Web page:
Learn Proguard in Android

Tram Ho

1. What is Proguard?

Proguard is a free java tool in android. Specifically it helps our application:

  • Reduce the size of the application significantly
  • Optimize code by removing unused classes and methods, creating inlining functions from existing, passable functions.
  • Contribute to our code decompilation by changing class names, methods, variables, function names, etc …

2. Proguard benefits

Proguard is a very useful tool for creating an optimal application. It helps our application to reduce an amount of redundant code (unusing code), the application is greatly optimized so it will make the application run smoother. Proguard is created by default when creating an Android application from Android Studio, and we can customize some configurations to suit the project. They offer many benefits, such as:

  • It makes decompiling the code in our application extremely difficult. By renaming, briefly renaming classes, … For example: CategoriesViewModel can rename to CV.
  • Helping our application to have a significantly reduced size by ignoring unused resources in the project like pictures in drawable. That will make our application lighter and faster.

3. How to use proguard in application?

In the app’s build grandle:

  • minifyEnabled true : When we set the value to true , our code will help us at this time when we build the release version, it will be optimized, decompiled, etc.Otherwise it will activate the rules in the proguard file. -rules.pro this.

This is also where we will add the desired rules and the necessary rules for the library we are using in the project. To avoid on the release, proguard will remove a large amount of code and break the activity flow of the application. The most common case is that in the libraries we use in the application, there are functions we don’t use, but when removed it produces an error so we have to add some rules that have been issued by the publisher. the proposed library operator or on the community using that library. The most effective way to avoid unexpected errors.

Now, let’s learn some useful custom rules in proguard.

3.1 Keep class files

Suppose we have a data class like below:

And we don’t want proguard to tamper with it. We can do the following:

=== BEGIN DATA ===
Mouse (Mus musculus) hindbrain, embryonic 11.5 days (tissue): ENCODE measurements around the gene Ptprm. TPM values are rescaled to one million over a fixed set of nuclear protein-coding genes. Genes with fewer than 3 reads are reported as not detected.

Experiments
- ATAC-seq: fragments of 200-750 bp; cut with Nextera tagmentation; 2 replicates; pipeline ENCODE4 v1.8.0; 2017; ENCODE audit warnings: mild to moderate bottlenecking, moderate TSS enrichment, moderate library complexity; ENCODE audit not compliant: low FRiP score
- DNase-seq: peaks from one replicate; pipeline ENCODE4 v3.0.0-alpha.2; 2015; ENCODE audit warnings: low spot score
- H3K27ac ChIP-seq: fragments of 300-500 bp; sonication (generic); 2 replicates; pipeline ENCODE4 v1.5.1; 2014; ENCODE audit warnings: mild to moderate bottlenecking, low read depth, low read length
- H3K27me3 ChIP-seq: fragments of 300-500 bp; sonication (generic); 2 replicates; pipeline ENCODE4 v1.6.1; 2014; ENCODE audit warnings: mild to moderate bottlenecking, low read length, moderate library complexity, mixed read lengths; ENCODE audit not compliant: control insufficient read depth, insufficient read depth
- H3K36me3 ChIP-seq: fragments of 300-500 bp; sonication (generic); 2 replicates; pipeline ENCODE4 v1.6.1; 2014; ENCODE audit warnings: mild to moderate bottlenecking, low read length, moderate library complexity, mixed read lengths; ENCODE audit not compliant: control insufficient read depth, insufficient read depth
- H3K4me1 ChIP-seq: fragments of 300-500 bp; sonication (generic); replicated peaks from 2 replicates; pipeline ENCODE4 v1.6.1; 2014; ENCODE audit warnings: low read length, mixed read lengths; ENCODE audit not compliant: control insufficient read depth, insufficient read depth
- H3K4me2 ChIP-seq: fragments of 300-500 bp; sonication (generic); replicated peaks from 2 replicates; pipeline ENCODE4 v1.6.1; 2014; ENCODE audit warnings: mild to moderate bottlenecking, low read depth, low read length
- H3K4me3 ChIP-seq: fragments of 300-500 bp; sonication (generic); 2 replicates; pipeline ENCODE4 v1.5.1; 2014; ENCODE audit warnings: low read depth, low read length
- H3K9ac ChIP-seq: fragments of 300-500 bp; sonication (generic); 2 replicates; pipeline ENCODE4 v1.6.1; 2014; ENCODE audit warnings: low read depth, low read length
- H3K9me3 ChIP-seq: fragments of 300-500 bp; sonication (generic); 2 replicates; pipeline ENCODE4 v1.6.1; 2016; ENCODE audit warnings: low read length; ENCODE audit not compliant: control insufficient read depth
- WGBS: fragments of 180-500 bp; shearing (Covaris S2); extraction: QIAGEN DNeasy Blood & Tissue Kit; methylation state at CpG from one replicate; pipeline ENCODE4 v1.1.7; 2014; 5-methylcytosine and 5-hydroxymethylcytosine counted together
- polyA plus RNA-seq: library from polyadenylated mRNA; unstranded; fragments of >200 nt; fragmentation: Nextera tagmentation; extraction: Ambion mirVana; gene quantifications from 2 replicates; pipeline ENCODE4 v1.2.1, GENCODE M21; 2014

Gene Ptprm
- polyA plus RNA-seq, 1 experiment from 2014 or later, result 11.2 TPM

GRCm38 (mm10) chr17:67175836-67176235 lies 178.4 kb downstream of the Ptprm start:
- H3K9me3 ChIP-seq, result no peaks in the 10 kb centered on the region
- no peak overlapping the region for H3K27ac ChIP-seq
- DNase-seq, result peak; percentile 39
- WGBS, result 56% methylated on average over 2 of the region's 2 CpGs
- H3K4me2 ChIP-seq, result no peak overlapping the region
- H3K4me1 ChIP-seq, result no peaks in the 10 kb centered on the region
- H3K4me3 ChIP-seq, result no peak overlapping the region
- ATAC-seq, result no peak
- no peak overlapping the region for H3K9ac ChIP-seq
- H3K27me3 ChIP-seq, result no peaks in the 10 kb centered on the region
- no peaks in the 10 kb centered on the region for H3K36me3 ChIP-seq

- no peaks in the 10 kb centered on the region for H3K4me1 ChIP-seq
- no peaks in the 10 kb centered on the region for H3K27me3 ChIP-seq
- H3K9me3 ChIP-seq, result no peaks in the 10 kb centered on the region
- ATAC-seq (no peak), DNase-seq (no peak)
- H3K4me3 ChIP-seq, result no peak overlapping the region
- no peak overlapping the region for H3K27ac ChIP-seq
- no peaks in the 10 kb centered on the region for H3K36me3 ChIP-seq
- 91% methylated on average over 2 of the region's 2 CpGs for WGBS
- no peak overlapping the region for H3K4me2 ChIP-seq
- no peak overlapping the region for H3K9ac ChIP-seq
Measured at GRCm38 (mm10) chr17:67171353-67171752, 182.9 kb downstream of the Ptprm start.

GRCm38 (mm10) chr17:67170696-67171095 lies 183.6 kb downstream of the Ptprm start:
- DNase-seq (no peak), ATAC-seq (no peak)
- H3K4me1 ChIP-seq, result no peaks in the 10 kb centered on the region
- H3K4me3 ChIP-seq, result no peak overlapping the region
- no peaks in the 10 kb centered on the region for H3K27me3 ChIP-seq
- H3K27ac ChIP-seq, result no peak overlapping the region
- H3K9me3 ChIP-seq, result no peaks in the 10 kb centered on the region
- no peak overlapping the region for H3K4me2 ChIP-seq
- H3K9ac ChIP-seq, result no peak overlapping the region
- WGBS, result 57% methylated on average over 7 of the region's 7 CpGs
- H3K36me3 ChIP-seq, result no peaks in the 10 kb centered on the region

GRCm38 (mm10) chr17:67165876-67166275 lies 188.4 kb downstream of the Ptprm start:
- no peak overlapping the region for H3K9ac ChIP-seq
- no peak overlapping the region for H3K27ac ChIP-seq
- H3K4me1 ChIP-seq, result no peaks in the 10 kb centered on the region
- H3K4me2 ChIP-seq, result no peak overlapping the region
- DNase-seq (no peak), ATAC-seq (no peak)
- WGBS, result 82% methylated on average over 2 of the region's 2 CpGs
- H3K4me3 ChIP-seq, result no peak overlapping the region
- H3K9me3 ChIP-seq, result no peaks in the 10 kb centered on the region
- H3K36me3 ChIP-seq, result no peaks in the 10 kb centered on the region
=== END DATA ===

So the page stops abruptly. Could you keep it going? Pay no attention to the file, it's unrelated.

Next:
Keep will keep this class ignored when proguard is minified. Whether this class or its method is not used is not removed from the build after the build.

We can also use -keep in the proguard-rules.pro file to manage no different from Keep above. One thing that using -keep is better than Keep is that we have better control, which methods to keep and which methods to keep.

In addition to the two ways above, the only thing we want to do is to keep a single property of the class, we can use an anotation of the Gson library as follows:

3.2 Keep member for a class

In this case we want to keep our class members from getting messed up and narrowed down. In the proguard-rule.pro file add:

Assuming that with the User class above, we want to keep all public members of its class, then we do the following:

3.3 Keeping names of the class and members

Let’s say we want to keep the class name and its methods if they are called, by adding the following line to the proguard rules file:

Let’s take a look at a specific example as below:

If the methods in GlideModule are not used they are discarded. As for the rest of the methods, they do not need to be tampered with or renamed.

3.4 Using any Library in Android

When using any library we need to add some proguard statements required of that library to avoid some error cases. For example, for Glide library, they will provide us some rules like this:

For some libraries that regularly display warnings or logcat, we can fix it by adding some custom rules:

We can write any other rules for the library as we would for our class.

3.5 Only Obfuscate your project

In some small cases we just want to scramble our code against decompilation. Also don’t want proguard to do shrink and optimize it. We can completely solve the problem by adding the proguard rule file to the script as follows:

3.6 Maintaining annotations

While building the app, the annotations will be all removed and our app is still running fine. However, in some cases you want to keep these annoutations, there is still a way:

3.7 Optimization

After writing some commands in Proguard, we may need to provide an extra layer of optimization for our app. First, need to update the build.gradle file as below:

Usually, we don’t need this option. However in some cases we have to add it to increase the number of cycles during optimization. For example: We want to check if the optimization is working properly, otherwise it will re-optimize a certain number of times.

With the above code, the optimization will happen 5 times to make it more optimal.

With the above code, the final classes will be optimized up to 5 times and it can end sooner if the optimization is done. Similarly, if you want to optimize private fields, we could do the following:

  • The optimization process will for the most part be done first.

The exception, if we don’t want to run the optimize in our app:

The optimization of the Proguard file will make our application safer and lighter.

4. Important Notes

  • We should not use MainFragment :: class.java.simpleName to set the TAG for a fragment. Because in the process of proguard messing up the code, 2 fragments of the same name in two different packages can be renamed to A.class, for example. This will result in these 2 fragments carrying the same TAG. So may lead to errors.
  • Always keep the mapping file of Proguard to keep track of the old code. You may have to upload it in different places like the PlayStore Console for monitoring.

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Source : Viblo